A Healthy Balanced Diet Helps to Protect Your Hearing

 In Hearing Loss, Research

healthy diet and hearingThe link between diet and hearing is becoming stronger.

Studies from Florida University found that a balanced diet can protect the ears against the harmful effects of loud noise exposure.

The researchers analysed the diet of 2,366 people who responded to a survey regarding health and underwent hearing tests. The results showed a strong correlation between diet and hearing.

The hearing thresholds of those who maintained a well-balanced diet but had significant exposure to loud noises were comparable to those who had a poor diet and no noise exposure.

According to this research which was published in the International Journal of Audiology, a healthy diet includes regular consumption of vegetables, fruit and fibres with low intake of salt and saturated fats.

Hearing Health Relates to General Health

Our hearing health is linked to our general health. The auditory system depends on the good function of the cardiovascular, neurological and metabolic systems. If our general health is impaired the organ of hearing will be more vulnerable to injuries that may cause a permanent hearing loss, or conditions such as http://www.healthyhearing.com.au/hearing-loss-in-menieres-disease/Meniere’s Disease with Hearing Loss.

A hearing loss may be caused by a variety of factors and some of them may not be avoidable such as genetics and age. In addition to diet and hearing health, other factors such as cardiovascular health, intake of ototoxic drugs, exposure to chemicals and loud noises can be controlled to avoid loss of hearing.

According to the American study, the relationship between a good diet and better hearing in the higher frequencies was statistically significant. A good diet may not reverse an established hearing loss but can help to prevent further deterioration.

Diet and Hearing: Omega 3 – Fish Oil May Reduce Risk of Hearing Loss

fish-oil-omega3 diet and hearingAcquired hearing loss is a chronic health condition of high prevalence in our society. Although a loss of hearing is mostly considered as an unavoidable characteristic of the ageing process, identification of several risk factors has brought a new understanding of the possibilities of preventing and delaying acquired hearing losses. There is some evidence that Omega 3 from fish (fish oil) is associated with a diminished risk of hearing loss.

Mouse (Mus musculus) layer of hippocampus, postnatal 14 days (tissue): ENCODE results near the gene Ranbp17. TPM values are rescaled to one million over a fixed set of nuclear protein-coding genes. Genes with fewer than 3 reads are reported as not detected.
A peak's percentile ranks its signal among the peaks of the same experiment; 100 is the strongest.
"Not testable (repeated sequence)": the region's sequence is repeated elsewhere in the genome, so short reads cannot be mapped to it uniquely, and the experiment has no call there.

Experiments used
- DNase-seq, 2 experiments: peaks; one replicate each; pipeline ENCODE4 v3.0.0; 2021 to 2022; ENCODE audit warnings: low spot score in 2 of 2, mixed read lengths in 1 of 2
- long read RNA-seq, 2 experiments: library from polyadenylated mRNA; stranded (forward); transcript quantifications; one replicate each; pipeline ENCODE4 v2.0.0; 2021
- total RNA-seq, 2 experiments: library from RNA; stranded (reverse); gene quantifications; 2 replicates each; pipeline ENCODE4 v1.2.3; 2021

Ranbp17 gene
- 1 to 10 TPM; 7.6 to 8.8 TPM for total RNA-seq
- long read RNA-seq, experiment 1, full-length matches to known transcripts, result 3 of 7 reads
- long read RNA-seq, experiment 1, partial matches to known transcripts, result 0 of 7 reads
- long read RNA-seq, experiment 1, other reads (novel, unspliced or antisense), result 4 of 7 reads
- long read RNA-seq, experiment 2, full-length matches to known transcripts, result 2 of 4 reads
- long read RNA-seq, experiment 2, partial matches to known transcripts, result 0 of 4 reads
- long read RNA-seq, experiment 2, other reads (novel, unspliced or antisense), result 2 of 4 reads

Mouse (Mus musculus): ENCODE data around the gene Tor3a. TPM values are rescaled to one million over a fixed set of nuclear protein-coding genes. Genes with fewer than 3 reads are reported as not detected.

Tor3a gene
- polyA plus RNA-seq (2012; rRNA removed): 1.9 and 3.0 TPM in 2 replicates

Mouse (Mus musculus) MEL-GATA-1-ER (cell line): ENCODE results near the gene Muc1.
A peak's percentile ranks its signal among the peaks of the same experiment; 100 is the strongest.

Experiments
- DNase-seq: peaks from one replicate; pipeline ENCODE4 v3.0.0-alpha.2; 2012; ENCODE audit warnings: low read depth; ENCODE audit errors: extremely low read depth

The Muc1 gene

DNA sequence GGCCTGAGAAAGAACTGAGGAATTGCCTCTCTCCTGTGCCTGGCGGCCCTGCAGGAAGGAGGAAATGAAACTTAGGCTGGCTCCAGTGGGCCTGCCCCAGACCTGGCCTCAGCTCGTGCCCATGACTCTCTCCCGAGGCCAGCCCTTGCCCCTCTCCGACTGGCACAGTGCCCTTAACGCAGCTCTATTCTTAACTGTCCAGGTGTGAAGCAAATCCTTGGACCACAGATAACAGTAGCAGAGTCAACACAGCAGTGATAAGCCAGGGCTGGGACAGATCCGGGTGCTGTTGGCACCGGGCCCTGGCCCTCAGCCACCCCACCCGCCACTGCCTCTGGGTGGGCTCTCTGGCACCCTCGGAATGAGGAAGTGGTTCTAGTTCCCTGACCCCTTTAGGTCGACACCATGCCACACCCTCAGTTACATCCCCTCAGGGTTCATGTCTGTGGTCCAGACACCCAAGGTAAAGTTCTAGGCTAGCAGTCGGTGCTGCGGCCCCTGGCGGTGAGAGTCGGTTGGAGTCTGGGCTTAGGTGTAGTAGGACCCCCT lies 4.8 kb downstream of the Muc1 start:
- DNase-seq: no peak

Researchers from Brigham and Women’s Hospital in Boston found that fish consumption is associated with a lesser risk of hearing loss in women. Their study analysed the correlations of specific fish consumption and hearing health in females.

Compared to those women who rarely ate fish, those who had two or more portions of fish a week had a 20% less risk of losing hearing.

Lack of potassium has been found to adversely affect hearing. This mineral is responsible to promote nerve impulse transmissions so that potassium-rich foods such as banana, melon, orange, spinach and beans are highly recommended to promote hearing health.

Foods rich in C and E vitamins such as lemons, orange, almond and avocados also promote hearing health by improving blood circulation and boosting the immune system, preventing infections which may affect the ears.

On the other hand, high consumption of sugars and carbohydrates have harmful effects on the hearing system and should be avoided to prevent hearing loss.

References:

G Curhan, Roland D Eavey, Molin Wang, Eric B Rimm, and Gary C Curhan. Fish and fatty acid consumption and the risk of hearing loss in women 1–3 Sharon Am J Clin Nutr 2014;100:1371–7.

Spankovich, Christopher; Hood, Linda J; Silver, Heidi J.; Lambert, Warren; Flood, Victoria M.; Mitchell, Paul. Associations between Diet and Both High and Low Pure Tone Averages and Transient Evoked Otoacoustic Emissions in an Older Adult Population-Based Study. Journal of the American Academy of Audiology, Volume 22, Number 1, January 2011, pp. 49-58(10)

 

 

 

 

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